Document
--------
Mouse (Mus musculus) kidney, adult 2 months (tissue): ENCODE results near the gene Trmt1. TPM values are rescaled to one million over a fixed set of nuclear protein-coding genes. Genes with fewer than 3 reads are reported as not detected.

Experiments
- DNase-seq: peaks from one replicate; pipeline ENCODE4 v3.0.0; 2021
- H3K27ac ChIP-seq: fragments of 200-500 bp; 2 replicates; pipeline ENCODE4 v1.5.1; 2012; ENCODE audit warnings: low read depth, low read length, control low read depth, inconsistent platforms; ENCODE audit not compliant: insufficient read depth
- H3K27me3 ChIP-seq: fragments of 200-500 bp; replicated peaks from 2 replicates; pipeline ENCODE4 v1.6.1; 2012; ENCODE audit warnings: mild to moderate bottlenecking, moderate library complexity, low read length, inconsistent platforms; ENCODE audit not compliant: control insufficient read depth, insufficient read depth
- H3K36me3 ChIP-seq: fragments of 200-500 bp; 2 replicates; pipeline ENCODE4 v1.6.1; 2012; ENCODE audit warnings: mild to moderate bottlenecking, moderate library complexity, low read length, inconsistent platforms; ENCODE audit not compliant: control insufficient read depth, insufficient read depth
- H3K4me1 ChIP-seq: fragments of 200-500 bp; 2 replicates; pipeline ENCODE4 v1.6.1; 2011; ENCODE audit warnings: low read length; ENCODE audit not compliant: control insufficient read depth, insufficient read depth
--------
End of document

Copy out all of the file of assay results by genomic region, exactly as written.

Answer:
Mouse (Mus musculus) kidney, adult 2 months (tissue): ENCODE results near the gene Trmt1. TPM values are rescaled to one million over a fixed set of nuclear protein-coding genes. Genes with fewer than 3 reads are reported as not detected.

Experiments
- DNase-seq: peaks from one replicate; pipeline ENCODE4 v3.0.0; 2021
- H3K27ac ChIP-seq: fragments of 200-500 bp; 2 replicates; pipeline ENCODE4 v1.5.1; 2012; ENCODE audit warnings: low read depth, low read length, control low read depth, inconsistent platforms; ENCODE audit not compliant: insufficient read depth
- H3K27me3 ChIP-seq: fragments of 200-500 bp; replicated peaks from 2 replicates; pipeline ENCODE4 v1.6.1; 2012; ENCODE audit warnings: mild to moderate bottlenecking, moderate library complexity, low read length, inconsistent platforms; ENCODE audit not compliant: control insufficient read depth, insufficient read depth
- H3K36me3 ChIP-seq: fragments of 200-500 bp; 2 replicates; pipeline ENCODE4 v1.6.1; 2012; ENCODE audit warnings: mild to moderate bottlenecking, moderate library complexity, low read length, inconsistent platforms; ENCODE audit not compliant: control insufficient read depth, insufficient read depth
- H3K4me1 ChIP-seq: fragments of 200-500 bp; 2 replicates; pipeline ENCODE4 v1.6.1; 2011; ENCODE audit warnings: low read length; ENCODE audit not compliant: control insufficient read depth, insufficient read depth